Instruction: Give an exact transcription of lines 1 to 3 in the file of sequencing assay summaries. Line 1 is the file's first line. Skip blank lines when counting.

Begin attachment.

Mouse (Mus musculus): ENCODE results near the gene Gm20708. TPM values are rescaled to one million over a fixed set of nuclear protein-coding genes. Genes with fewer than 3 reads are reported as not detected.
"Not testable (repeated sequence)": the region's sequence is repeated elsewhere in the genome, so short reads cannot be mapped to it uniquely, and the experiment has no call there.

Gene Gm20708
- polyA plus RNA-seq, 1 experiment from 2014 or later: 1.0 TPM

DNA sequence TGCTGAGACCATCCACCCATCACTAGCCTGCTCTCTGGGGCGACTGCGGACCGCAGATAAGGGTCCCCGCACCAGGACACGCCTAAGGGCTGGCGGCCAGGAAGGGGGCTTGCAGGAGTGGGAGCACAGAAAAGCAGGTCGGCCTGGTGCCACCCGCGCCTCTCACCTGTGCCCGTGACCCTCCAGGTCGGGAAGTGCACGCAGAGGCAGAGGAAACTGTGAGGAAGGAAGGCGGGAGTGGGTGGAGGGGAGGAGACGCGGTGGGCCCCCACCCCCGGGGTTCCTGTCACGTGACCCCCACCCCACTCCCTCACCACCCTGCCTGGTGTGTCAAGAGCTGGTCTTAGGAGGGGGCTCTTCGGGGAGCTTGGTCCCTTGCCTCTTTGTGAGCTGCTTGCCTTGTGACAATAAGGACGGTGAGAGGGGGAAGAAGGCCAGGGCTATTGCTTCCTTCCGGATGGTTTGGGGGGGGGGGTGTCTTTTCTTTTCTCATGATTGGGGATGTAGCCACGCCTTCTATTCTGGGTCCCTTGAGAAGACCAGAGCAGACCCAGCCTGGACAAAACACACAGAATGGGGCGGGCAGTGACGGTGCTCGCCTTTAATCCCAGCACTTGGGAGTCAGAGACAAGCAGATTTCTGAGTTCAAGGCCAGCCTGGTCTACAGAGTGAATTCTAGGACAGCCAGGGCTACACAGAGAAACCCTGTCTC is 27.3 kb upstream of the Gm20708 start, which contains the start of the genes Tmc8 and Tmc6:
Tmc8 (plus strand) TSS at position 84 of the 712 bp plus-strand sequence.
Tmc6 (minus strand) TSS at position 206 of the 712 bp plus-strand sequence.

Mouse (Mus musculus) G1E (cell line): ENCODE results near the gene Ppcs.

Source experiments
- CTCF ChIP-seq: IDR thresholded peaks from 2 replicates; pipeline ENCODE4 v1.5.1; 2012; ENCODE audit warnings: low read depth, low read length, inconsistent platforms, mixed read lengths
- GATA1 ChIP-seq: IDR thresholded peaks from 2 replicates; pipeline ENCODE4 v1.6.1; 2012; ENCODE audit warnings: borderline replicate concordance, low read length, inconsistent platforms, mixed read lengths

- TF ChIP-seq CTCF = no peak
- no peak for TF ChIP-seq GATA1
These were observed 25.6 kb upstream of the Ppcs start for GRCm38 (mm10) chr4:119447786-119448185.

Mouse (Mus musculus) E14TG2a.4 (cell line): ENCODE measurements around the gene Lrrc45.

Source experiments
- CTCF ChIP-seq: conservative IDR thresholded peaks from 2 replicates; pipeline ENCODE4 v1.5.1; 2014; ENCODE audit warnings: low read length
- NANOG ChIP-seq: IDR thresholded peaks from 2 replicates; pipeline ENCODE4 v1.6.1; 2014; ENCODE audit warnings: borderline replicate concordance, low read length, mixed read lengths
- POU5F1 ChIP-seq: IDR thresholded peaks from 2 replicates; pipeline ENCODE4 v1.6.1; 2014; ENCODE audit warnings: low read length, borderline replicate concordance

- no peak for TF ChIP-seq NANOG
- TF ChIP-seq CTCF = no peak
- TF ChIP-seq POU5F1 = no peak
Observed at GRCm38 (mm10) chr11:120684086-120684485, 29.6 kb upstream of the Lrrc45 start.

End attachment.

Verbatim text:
Mouse (Mus musculus): ENCODE results near the gene Gm20708. TPM values are rescaled to one million over a fixed set of nuclear protein-coding genes. Genes with fewer than 3 reads are reported as not detected.
"Not testable (repeated sequence)": the region's sequence is repeated elsewhere in the genome, so short reads cannot be mapped to it uniquely, and the experiment has no call there.

Gene Gm20708